A network television station in Rhode Island has a once-a-week feature, “Tuesday’s Child,” which makes the adoption of older children seem easy. Our experiences, as well as those of others we’ve met, are in sharp contrast to the television version of adoption. I hope your study will look at the issue of older children as well as that of children exposed to the chaos of drug use. “Angry” just doesn’t start to describe the emotions trapped in these children.
Mel Fisher ’67
Warwick, Rhode Island
I applaud Andrew and Jinny Rudd for endowing a Psychology Department chair for the purpose of studying the adoption. However, as an adoptee myself, I was struck by the tone of the article.
I (as, I suspect, do most adoptees) view myself, correctly, as just like other children, with loving, albeit genetically distinct, parents—and with my own set of individual foibles, quirks, and maladjustments. The only time I have felt any pain or trauma from being adopted has been when others have treated me as damaged goods. Thus, I found quite upsetting the suggestion that adopted children as a class are traumatized and have issues, or live with a condition that requires accommodation. This perpetuates a stigmatizing stereotype of adoptees as inferior, and adoptive families as second best. To be sure, some adoptees struggle with feelings of abandonment and rejection. But how much of that “trauma” is inflicted by our DNA-obsessed society’s elevation of blood ties over a lifetime of loving parental attention? Now that is a question worthy of study.
Holly Anderson ’90
I am adopted. I have a different perspective and experience in the world as a result, though I am not from a foreign country or of mixed race. Fortunately, I have never been treated in ways that the article described—like I was undeservedly “lucky,” a defect, or the result of monstrous birth parents—and rejection is not a common theme in my life.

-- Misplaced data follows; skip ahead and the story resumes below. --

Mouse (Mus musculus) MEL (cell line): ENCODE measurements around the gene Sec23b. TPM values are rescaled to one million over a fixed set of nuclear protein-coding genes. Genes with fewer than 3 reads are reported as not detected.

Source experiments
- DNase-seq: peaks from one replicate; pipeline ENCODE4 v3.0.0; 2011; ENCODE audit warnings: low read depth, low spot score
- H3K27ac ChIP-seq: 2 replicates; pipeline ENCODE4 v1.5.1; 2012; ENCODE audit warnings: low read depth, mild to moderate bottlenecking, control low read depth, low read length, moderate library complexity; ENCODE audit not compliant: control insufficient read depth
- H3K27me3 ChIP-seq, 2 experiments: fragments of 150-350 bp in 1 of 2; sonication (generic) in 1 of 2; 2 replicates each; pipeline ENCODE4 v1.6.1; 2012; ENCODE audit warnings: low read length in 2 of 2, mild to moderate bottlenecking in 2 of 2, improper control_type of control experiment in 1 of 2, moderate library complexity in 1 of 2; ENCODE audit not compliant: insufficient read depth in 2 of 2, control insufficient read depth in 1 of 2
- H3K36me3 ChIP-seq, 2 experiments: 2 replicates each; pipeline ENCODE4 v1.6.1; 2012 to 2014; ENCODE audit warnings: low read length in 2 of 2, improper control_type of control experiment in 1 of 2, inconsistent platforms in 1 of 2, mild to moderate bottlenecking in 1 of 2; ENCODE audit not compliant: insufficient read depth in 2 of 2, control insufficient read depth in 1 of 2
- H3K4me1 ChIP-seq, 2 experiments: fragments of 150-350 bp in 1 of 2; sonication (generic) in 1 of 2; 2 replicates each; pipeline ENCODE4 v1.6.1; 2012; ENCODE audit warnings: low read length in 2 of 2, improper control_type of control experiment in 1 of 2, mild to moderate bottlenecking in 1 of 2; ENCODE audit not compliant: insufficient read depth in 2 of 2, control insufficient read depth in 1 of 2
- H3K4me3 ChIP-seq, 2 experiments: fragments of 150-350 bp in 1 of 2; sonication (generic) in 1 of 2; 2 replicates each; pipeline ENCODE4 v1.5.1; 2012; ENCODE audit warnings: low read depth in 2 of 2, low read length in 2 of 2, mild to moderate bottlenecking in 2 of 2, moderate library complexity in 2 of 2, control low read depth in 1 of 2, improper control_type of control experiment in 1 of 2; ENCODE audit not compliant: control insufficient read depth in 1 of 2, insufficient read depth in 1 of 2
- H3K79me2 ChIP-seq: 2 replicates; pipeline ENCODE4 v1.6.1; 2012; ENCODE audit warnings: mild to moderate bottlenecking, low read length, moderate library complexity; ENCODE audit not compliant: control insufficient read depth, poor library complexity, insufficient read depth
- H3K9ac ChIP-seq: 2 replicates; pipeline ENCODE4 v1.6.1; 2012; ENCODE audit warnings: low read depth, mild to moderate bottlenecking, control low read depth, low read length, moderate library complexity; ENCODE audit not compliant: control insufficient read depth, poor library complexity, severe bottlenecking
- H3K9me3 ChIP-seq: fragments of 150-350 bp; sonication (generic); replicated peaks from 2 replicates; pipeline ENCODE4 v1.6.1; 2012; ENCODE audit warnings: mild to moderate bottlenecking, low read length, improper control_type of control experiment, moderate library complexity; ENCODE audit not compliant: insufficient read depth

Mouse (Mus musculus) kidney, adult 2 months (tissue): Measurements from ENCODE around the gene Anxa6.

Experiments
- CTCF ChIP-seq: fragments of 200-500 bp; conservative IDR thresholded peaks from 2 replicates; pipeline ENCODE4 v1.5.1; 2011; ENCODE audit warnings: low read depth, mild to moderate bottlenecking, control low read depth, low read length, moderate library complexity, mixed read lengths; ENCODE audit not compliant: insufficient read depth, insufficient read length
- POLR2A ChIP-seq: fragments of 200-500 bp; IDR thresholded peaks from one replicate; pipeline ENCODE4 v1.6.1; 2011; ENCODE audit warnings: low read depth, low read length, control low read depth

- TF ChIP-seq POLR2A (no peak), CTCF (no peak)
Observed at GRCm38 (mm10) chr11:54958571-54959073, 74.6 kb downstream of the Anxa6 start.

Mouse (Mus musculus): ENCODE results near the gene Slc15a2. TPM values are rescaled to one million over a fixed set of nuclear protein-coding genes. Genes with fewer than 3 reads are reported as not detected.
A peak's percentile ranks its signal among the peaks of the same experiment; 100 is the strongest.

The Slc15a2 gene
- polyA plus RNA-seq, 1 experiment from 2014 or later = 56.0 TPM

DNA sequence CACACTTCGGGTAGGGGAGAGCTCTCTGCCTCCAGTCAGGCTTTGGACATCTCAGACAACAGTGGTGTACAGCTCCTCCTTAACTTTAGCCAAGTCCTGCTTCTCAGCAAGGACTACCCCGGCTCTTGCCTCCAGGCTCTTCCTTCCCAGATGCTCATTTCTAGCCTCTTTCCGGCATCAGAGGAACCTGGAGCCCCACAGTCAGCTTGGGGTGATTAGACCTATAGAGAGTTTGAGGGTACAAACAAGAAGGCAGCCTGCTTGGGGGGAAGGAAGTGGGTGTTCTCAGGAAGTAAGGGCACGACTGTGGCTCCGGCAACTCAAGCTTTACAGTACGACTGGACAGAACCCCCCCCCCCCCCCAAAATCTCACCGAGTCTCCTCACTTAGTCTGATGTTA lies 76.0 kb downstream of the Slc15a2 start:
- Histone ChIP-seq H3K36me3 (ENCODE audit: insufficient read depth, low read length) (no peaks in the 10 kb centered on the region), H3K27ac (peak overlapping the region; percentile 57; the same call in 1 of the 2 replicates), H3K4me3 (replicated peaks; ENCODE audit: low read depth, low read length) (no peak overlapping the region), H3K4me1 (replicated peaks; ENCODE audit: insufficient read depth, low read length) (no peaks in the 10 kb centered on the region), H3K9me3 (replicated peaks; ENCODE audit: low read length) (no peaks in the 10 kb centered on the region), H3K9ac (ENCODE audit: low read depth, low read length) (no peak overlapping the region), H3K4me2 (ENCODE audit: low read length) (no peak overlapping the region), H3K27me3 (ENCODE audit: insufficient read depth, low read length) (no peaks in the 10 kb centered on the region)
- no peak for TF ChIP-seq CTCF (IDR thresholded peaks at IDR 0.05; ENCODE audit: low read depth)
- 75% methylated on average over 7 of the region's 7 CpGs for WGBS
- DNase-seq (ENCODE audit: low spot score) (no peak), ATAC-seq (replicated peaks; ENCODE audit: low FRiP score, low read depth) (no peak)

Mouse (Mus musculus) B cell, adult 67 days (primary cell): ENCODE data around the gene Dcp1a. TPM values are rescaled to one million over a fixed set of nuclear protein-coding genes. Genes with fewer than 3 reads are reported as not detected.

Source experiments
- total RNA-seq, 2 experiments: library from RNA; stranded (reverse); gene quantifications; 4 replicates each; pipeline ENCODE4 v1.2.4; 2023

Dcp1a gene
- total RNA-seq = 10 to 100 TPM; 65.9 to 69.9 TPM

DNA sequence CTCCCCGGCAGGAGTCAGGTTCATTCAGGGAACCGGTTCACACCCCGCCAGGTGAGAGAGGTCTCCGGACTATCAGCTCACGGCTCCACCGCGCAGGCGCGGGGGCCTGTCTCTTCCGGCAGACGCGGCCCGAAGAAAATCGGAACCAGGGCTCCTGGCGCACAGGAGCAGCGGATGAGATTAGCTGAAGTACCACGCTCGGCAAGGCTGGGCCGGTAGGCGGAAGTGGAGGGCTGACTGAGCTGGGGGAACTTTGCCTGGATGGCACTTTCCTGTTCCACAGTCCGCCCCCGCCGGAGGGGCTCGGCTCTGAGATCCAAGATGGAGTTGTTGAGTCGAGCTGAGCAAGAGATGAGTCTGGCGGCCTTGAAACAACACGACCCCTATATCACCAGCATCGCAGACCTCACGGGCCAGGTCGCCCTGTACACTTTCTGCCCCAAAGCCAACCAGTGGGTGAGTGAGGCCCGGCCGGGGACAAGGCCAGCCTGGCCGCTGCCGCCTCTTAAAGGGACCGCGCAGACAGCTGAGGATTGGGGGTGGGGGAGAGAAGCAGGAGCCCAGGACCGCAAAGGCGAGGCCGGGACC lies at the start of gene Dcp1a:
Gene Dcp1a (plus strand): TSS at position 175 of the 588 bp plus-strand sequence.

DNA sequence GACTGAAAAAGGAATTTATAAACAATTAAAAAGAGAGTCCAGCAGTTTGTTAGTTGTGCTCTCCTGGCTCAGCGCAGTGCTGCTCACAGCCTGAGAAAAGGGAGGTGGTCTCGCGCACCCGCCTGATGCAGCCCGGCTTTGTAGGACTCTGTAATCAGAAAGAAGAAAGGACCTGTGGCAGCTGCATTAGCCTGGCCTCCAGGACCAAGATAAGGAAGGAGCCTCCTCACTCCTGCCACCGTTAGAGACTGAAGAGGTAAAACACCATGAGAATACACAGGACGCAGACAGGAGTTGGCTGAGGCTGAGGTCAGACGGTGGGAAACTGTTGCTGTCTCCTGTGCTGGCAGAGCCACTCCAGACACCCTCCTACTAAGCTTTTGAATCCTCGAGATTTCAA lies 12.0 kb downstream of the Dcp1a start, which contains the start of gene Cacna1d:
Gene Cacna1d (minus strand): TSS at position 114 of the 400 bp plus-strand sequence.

Any problems I have experienced were almost always the result of simple ignorance. I have always been happy to explain my situation and what it was like to be adopted, to not know anything about my birth parents, and to be a part of a family that looks nothing like me. Without exception, I found that people were relieved to have their questions answered and to realize that adoption was not a sore subject.
The generalizations communicated in the article underscore the need for more research on adoption. But the focus should not be on finding some kind of clinical diagnosis of adoptees. Adoption is a unique and complex solution that is constantly evolving, and should be viewed as such, not as an age-old stigma or a new disease. While I know that there are many unhappy and even tragic adoption situations in the world, I feel that the money would be better spent on an examination of why patronizing attitudes persist outside of the adoption triad and why even sympathetic people continue to view adoption as something to be ashamed of and overcome.
Susan I. Cox ’90